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A Belmullet eye on blue-collar life


A STORY TO TELL Tony Monaghan, whose documentary on the American working class has received international praise.


Ger Flanagan

Every now and then you hear of a success story about an Irish emigrant who travelled to America with nothing but a burning desire for a better life, that does nothing but make you smile. Belmullet man Tony Monaghan is another example of an Irish man who successfully chased down the American dream.
At the tender age of 15, with only five years of school behind him, Tony left the west of Ireland for London to work on farms. From there, he moved to the US, where he set up successful his own company, ‘Irish Construction’.
Now Monaghan has turned his hand to something entirely different, and with no less success. During his immersion in the construction industry for over two decades, he became aware of a massive plague in US blue-collar society: drug and alcohol addiction. So moved and shocked was he, that he was inspired to shoot and produce a documentary on the subject, based in his adopted home of St Louis, Missouri.
The resulting film, ‘Rednecks + Culchies’, is a hard-hitting tale that highlights the harsh reality faced by construction workers suffering from addiction – a reality that Tony believes most Americans chose to ignore.
The cameras follow the Mayo man as he dives head-first into exploring the lives of his employees to gains a greater understanding of their ways while offering his help along the way. It makes for truly unforgettable and eye-opening viewing.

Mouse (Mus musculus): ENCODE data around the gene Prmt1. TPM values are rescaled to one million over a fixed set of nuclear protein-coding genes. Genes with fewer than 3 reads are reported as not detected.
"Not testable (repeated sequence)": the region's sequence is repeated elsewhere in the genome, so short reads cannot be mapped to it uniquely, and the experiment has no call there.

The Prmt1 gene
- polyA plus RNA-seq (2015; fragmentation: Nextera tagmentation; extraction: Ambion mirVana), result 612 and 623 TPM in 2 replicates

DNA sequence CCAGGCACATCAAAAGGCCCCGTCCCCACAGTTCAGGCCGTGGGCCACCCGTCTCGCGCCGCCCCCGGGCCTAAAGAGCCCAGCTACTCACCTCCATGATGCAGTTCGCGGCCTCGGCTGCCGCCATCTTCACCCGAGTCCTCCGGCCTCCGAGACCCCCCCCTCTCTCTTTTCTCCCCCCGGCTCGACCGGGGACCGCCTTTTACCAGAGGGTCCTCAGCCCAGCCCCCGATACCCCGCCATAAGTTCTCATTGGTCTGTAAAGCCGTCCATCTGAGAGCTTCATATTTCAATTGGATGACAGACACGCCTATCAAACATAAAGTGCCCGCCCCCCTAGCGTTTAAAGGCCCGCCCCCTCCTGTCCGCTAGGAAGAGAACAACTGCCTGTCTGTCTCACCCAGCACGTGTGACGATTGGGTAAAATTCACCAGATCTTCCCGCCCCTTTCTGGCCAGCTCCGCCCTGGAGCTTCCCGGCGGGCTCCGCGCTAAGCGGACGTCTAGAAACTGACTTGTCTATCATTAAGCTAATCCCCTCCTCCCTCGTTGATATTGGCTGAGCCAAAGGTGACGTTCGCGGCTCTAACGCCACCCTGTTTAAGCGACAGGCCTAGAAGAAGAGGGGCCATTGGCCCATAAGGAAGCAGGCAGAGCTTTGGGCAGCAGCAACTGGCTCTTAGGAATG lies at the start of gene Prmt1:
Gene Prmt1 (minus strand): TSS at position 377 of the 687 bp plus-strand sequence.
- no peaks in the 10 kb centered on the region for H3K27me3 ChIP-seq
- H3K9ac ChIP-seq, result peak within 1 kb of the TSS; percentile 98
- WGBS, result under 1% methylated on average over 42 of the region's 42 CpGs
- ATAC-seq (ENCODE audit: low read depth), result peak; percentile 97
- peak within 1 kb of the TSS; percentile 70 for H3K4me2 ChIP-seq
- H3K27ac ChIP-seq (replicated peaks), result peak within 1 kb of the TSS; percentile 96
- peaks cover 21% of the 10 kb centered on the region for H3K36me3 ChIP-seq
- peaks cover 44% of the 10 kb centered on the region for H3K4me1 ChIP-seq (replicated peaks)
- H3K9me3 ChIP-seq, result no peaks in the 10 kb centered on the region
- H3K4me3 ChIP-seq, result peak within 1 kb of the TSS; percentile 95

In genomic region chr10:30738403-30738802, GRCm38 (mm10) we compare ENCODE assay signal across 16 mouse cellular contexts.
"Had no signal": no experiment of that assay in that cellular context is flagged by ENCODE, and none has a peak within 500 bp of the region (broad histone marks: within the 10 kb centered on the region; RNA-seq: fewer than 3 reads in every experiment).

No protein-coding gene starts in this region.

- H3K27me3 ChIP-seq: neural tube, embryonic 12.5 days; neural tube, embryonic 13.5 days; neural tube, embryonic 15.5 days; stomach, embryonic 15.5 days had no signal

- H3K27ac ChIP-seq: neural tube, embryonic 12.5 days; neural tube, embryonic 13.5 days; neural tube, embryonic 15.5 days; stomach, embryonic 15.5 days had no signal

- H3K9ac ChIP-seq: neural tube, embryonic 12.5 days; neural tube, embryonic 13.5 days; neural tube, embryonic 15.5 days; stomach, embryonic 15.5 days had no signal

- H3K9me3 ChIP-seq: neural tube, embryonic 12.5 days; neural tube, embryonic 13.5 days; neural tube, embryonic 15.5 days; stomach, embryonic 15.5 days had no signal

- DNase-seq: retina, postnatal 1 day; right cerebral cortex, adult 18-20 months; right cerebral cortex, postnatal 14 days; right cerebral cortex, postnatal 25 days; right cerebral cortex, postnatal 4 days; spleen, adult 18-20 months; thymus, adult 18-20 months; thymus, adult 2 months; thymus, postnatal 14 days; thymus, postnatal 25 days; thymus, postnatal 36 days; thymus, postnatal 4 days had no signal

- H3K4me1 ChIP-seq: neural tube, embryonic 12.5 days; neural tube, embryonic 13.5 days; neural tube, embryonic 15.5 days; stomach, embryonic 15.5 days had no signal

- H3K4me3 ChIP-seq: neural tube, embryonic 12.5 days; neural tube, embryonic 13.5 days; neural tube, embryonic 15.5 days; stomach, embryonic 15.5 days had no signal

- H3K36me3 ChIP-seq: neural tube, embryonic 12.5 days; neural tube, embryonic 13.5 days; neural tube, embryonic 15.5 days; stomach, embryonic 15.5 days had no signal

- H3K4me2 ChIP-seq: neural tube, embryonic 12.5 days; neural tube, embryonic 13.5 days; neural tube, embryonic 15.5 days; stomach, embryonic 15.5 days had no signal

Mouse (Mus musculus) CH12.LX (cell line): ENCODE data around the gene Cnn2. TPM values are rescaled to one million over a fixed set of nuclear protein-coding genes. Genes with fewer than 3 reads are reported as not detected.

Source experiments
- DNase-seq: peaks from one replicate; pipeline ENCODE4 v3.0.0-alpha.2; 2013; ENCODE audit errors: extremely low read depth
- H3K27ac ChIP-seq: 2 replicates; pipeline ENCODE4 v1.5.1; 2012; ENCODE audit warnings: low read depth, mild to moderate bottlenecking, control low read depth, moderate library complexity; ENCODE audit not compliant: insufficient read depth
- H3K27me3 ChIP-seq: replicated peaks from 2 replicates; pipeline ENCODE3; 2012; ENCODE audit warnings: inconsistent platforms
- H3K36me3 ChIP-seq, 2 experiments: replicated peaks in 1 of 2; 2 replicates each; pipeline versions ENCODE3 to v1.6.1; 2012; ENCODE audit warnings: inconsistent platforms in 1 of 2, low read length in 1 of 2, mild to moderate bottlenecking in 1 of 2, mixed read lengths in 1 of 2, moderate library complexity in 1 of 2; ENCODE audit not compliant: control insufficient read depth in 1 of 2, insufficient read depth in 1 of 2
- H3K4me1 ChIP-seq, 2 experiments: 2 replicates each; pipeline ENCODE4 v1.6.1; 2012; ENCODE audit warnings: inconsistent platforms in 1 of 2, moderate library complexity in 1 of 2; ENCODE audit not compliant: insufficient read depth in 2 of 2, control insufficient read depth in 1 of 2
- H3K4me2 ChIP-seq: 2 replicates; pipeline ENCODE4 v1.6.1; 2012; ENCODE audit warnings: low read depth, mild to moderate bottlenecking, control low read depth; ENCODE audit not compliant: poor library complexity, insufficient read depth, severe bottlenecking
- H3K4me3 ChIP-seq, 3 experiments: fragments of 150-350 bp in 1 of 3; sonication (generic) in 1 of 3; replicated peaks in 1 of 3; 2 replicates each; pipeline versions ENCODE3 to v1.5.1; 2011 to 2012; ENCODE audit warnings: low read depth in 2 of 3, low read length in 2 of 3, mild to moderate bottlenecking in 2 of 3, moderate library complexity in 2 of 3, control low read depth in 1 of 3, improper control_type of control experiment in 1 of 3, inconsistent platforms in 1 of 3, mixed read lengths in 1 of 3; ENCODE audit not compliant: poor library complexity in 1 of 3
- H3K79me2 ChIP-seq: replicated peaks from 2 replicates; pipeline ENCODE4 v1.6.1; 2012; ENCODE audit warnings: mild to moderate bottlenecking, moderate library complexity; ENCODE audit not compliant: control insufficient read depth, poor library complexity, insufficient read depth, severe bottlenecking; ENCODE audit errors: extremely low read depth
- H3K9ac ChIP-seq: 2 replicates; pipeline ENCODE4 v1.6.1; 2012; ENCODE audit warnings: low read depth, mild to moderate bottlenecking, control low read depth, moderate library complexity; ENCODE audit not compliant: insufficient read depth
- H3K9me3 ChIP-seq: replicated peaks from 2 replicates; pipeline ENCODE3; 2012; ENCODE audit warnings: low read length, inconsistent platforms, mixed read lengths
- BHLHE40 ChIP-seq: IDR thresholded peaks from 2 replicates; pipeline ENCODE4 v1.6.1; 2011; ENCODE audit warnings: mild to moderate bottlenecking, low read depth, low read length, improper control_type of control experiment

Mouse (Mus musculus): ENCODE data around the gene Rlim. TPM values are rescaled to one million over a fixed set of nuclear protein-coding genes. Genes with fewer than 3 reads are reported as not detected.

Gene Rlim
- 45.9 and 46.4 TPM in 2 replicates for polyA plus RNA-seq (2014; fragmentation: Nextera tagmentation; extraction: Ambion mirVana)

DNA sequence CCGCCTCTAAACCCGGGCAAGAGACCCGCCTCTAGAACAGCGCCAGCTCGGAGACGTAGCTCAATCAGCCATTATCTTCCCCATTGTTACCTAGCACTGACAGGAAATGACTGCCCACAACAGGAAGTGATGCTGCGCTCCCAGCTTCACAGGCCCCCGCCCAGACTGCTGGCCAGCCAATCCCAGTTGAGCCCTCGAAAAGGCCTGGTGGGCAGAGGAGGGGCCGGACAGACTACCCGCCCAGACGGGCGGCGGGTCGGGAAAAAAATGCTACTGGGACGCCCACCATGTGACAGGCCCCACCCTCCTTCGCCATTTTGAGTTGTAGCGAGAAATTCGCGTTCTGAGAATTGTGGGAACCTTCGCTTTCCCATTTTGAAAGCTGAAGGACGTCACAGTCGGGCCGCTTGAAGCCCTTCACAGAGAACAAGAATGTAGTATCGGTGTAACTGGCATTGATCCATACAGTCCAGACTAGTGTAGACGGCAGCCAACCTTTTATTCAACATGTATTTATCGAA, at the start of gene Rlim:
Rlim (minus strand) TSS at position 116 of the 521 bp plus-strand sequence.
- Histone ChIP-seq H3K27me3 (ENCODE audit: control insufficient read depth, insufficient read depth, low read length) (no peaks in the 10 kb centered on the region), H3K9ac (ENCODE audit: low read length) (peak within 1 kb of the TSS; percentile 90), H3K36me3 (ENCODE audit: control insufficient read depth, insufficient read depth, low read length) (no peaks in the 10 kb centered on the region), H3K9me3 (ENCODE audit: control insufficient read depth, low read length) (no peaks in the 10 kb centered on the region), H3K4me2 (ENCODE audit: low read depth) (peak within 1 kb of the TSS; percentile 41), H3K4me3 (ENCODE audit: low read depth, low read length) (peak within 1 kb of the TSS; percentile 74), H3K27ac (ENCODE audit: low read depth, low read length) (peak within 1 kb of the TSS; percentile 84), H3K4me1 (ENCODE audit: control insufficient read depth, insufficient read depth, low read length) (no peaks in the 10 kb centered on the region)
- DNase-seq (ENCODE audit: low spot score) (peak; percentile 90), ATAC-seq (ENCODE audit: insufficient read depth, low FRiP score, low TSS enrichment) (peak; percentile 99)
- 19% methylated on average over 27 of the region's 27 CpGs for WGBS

The path to making the documentary was not easy, however.
“I had it in my head for a good while, and I was looking for help here and there … but I couldn’t find it,” Tony tells The Mayo News.
With no previous experience of directing, and only a little education, he struggled to convince people that the hard-hitting film he had in his head was more than a pipe dream.
“I went through a lot of people, because they were all asking ‘Where is the script?’. I just said it’s in my head, just listen to me.
“But try telling a fella that a man who came from the West of Ireland, who could barely read or write, could make a movie that would be successful and see what they would say. A lot of people laughed at me.”  
However, Tony’s confidence in his ability to turn the project around remained unshaken. “[Filmmaking] was just in me. I was good at telling a story, and it was just a little fluke that was in me.
“Eventually, I got a bit of money together myself and started to shoot.”
Although the title of the documentary suggests that other Irish emigrants might appear in the film, Tony stumbled across very few whilst shooting.
“The Irish gene in America seems to do very well,” he explains. “They all seemed to climb into politics or education, or even some medical field, the Irish are really good at that. Most Irish-Americans were very intelligent and did very well for themselves.”
As well as having crippling drug and alcohol addictions, many of the construction workers in ‘Rednecks + Culchies’ also have criminal records. Far from wanting to keep their struggles off camera, however, they were eager to engage.
“For some reason, they all actually wanted to tell their stories. Everyone said that these guys would be shy, that they wouldn’t talk, but I said they’ll talk to me because I am the same as themselves.
“I used to drink, but not anymore. I have been up and down so many times in my own life. I knew they would talk to me, because I can deal with them.
Tony is quick to explain that he does not employ these men for philanthropic reasons; it’s not because he feels sorry for them. It’s their trade skills he is seeking.